Stressed Out over Deadlines for Engineering / Sales Team


Abstract

Both ethnic (Italian and US) and functional (Sales vs. Engineering) cultures clash when trying to construct a winning proposal for a client’s photovoltaic system. With meetings running long, deadlines shifting, and procedures changing, there are challenges and cultural misunderstandings for this technical – business team to get the proposal finished by the deadline.

Case Study

We were creating a proposal for a photovoltaic system for a client. I, John, was working on the technical portion of it with an Italian business development manager named Enzo who was working the sales/financial portion. My boss assigned the proposal to me and interacts on a regular basis with Enzo’s boss. He gave us one deadline and didn’t assign who was the lead on the proposal. This caused us both to share the lead on our own parts, however each of our parts relied on the other’s to complete. Often I’d be waiting on him to get his part to me, like when he needed to get the costs from our suppliers so I could decide which equipment to use on the project. He would promise to give the supplier a call, but didn’t give me a timeframe of when I could expect those prices.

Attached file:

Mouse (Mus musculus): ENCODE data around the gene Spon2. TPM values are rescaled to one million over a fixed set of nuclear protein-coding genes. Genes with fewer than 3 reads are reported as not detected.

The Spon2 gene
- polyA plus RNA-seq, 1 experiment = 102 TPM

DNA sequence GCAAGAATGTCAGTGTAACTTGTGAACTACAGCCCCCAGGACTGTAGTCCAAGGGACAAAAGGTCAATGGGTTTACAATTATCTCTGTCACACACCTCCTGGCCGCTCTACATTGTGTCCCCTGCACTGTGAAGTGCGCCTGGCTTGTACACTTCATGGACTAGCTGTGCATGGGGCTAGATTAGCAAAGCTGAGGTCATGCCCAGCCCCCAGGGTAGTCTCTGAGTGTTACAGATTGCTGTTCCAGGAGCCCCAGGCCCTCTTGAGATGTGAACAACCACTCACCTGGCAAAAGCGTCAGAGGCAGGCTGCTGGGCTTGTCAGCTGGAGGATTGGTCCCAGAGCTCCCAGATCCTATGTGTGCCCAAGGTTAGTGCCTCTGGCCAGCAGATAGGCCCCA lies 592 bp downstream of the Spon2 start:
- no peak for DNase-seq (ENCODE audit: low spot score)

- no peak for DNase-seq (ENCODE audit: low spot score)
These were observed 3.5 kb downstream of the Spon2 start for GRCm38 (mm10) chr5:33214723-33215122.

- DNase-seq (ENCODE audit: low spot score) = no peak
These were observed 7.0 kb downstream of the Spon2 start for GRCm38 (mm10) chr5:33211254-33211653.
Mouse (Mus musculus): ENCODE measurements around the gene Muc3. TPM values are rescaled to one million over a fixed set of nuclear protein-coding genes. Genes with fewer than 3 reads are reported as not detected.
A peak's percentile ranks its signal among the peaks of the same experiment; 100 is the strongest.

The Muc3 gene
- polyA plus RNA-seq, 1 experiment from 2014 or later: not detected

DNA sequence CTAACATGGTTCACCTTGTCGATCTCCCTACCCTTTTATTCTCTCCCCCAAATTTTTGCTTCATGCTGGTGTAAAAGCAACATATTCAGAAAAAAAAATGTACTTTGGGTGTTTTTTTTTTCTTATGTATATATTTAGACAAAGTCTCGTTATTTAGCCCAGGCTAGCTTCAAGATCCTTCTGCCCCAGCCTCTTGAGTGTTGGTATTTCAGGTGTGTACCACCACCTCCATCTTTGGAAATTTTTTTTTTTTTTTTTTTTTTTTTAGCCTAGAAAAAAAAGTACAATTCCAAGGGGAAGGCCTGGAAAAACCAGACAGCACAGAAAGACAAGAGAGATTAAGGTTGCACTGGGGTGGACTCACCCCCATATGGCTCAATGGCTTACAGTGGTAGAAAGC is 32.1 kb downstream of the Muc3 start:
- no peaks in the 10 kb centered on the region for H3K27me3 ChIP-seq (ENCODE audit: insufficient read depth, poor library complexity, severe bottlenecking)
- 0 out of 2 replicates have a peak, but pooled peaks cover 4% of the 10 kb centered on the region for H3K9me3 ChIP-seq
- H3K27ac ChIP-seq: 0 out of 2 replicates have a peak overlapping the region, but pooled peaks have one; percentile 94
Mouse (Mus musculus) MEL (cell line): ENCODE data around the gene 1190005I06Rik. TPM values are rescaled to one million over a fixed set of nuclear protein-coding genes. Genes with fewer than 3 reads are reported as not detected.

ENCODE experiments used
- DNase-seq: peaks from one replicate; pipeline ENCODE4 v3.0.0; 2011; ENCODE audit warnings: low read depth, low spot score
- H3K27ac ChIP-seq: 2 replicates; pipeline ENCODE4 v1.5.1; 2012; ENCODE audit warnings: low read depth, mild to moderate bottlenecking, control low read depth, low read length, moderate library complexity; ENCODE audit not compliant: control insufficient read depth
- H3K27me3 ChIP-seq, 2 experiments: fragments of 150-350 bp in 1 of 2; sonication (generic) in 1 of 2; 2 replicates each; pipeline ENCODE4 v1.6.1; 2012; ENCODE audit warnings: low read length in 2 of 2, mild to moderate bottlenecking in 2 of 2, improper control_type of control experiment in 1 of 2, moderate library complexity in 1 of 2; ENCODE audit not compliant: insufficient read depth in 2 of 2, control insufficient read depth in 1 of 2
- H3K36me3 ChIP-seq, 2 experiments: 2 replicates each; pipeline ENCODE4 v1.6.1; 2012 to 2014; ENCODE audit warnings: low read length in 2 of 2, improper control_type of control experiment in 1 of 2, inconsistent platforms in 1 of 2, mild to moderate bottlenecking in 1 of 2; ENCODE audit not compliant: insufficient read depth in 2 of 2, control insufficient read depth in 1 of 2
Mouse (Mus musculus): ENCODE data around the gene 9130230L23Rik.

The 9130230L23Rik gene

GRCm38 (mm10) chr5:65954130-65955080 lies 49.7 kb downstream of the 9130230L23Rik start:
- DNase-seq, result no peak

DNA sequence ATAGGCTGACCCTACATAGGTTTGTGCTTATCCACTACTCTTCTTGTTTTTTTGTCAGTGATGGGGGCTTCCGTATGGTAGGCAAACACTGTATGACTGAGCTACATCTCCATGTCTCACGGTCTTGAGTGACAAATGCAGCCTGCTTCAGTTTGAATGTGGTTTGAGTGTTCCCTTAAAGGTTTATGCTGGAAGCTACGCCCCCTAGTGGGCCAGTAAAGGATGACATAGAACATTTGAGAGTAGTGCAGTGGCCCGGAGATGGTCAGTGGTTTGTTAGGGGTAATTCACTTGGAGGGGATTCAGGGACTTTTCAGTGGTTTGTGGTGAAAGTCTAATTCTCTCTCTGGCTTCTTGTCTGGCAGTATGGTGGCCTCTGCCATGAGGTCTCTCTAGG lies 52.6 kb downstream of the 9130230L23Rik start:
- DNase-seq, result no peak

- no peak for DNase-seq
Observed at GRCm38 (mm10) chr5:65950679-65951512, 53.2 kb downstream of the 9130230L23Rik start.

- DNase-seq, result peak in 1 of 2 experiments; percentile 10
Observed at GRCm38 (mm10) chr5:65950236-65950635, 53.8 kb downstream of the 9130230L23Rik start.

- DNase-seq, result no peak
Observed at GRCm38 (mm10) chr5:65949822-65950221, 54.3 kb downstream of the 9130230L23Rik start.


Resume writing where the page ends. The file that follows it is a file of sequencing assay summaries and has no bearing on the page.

Many of the problems that arose during our work were based on culture. Since Enzo is Italian, I could see how he values reason, family ties, charisma, and freedom. I noticed right away the importance of his family when he showed me pictures during our first meeting, and his emotional style with gestures is very charismatic. As an American engineer, I value time (quicker the better), work-life balance, competition, and challenges. I like keeping my work and social life separate so I don’t think Enzo appreciated it when I didn’t really open up. Maybe I shouldn’t have been so closed off, but I found Enzo’s style intrusive.

Enzo was very social which really helps in sales, but didn’t help him keep on time to meetings. In meetings he was constantly answering his cell or stepping out to talk to a colleague. The meeting could be scheduled for just an hour, but by the time we got through everything with the interruptions it would last a couple hours. In meetings with clients, Enzo was all business and would take control of the meeting. I wished I got the same respect in our meetings as he gave to the clients. I constantly had to reschedule other meetings and apologize to other coworkers for my tardiness.

Soon Enzo and I were having heated discussions over deadlines. I wasn’t given much notice on any of the deadlines because he would discuss timelines with the client without informing me. He would then ask me for things when he got around to it which would put me in a pinch for time. His attitude was always carefree, as if there were endless amounts of time, even if a deadline was approaching.

I would put all my information that Enzo needed in a report or email, but he still felt the need to come by and discuss it with me. Sales are always “running” around, traveling, working long hours, and multitasking as if everything they are doing is highly important and has to be finished right now. As an engineer I like procedures, agendas, and working on one task at a time which wasn’t a good fit with Enzo’s seat of the pants style.